According to new Resolution Foundation (@ResFoundation) research published today (7 Jun), low-paid workers have been worst affected by the pandemic, are now returning to work fastest in the recovery, but still face the dual risks of rising unemployment and high job insecurity later this year and beyond,
The Foundation’s 11th annual Low Pay Britain report examines the impact of the crisis on low-paid workers and their prospects during both the reopening of the economy and the UK’s post-pandemic labour market.
The report notes that low-paid workers have been at the heart of the Covid economic crisis. In March, the lowest paid fifth of workers were three times as likely to have suffered a major labour market hit – either losing their job, being furloughed or facing a cut to their hours and pay – as the highest paid fifth of workers (21 vs 7 per cent).
But, having been hit hardest by the downturn, low-paid workers are now moving off furlough in large numbers. Employees in retail, hospitality and leisure – the three biggest low-paying sectors of the economy – account for more than half (55 per cent) the 880,000 fall in furloughed workers during April.
The encouraging outlook for low-paid workers also extends to their pay packets. The proportion of low-paid workers across Britain fell to a 42-year low of 14 per cent last year, down from 21 per cent in 2015.
Further increases in the National Living Wage are set to end low pay by the middle of the decade – with a full-time worker better off by £2,500 a year in 2024 (compared to a scenario which the minimum wage continued on its pre-2016 path).
However, while the outlook for low-paid workers is far better than last year, the Foundation warns that big risks lie ahead in the wake of the crisis.
Unemployment is expected to rise following the end of the furlough scheme in September. And with high concentrations of low-paid workers still on furlough, and history showing that they are worst affected even in normal recessions, the report warns that low-paid workers face the highest risk of losing their jobs later this year.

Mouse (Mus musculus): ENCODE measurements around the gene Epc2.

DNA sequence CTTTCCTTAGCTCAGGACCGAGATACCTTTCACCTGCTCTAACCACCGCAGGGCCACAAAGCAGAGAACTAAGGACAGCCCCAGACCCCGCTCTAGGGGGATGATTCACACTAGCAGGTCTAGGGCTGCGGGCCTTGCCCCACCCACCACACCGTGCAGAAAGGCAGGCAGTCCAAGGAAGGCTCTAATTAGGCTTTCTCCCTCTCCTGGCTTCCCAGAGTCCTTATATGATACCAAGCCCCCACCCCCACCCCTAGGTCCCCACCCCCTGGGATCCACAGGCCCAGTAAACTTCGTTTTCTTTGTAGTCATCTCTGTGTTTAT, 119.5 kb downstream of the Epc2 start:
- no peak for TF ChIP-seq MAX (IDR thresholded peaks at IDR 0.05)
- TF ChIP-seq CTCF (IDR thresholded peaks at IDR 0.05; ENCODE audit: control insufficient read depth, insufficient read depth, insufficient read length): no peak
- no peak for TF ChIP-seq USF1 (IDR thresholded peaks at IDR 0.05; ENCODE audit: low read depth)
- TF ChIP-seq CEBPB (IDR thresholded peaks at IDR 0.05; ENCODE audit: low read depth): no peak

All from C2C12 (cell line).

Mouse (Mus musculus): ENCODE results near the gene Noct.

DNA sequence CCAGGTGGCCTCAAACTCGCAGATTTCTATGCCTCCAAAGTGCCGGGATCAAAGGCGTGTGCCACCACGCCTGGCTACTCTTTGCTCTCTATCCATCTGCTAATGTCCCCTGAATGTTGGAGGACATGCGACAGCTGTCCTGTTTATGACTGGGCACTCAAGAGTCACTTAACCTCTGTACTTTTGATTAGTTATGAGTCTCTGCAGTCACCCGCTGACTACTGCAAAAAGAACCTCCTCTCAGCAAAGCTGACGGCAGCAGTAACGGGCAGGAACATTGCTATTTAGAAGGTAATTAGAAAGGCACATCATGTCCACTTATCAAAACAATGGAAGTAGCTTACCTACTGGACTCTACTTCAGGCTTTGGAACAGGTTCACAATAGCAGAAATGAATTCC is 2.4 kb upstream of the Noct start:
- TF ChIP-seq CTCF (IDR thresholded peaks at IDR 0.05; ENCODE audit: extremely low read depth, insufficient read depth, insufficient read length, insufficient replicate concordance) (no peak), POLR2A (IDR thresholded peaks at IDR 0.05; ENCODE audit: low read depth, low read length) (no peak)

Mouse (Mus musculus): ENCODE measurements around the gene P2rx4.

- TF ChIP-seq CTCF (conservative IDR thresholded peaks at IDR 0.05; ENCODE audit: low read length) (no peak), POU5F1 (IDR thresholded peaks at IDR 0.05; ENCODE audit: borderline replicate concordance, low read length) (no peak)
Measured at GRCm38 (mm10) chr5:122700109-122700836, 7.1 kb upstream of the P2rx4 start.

The report notes that unemployment in low-paying elementary occupations rose faster in the wake of the financial crisis (from 8 per cent in 2008 to 12 per cent in 2012) than in mid- and high-paying occupations.
Rising unemployment can also bring additional risks to workers’ job security. The proportion of low-paid workers doing insecure work (such as Zero-Hours Contracts or agency work) rose to almost one-in-four in the wake of the financial crisis, and only fell slightly in the subsequent jobs recovery.
Finally, the Foundation says that given the turmoil experienced by low-paid workers during the crisis, and the vital role played by low-paid key workers – from essential retail to social care – the Government should offer a new post-pandemic contract for low-paid workers, including:
- Ending low pay by the middle of the decade by recommitting to a higher National Living Wage.
- Boosting job security through new rights to a regular contract and sufficient notice for shift changes.
- Stamping out abuse such as underpayment of the minimum wage, pension contributions and holiday pay with a properly resourced single enforcement body.
Nye Cominetti, Senior Economist at the Resolution Foundation, said:
“Low-paid workers have been at the heart of the economic crisis. In the run-up to the reopening of the economy, one-in-five workers had either lost their jobs, been put on furlough, or taken a major pay hit.
“Fortunately, low-paid workers also look set to be at the heart of the recovery by coming off furlough in huge numbers and returning to their previous jobs.
“However, big risks still lie ahead. Low-paid workers are most at risk from the expected rise in unemployment later this year, which also risks causing greater job insecurity.
“The Government can salute the vital contribution of Britain’s low-paid workers by offering them a new post-pandemic settlement – from better pay via a higher National Living Wage to greater security of working hours, and proper enforcement to tackle labour market abuses.”Recommend0 recommendationsPublished in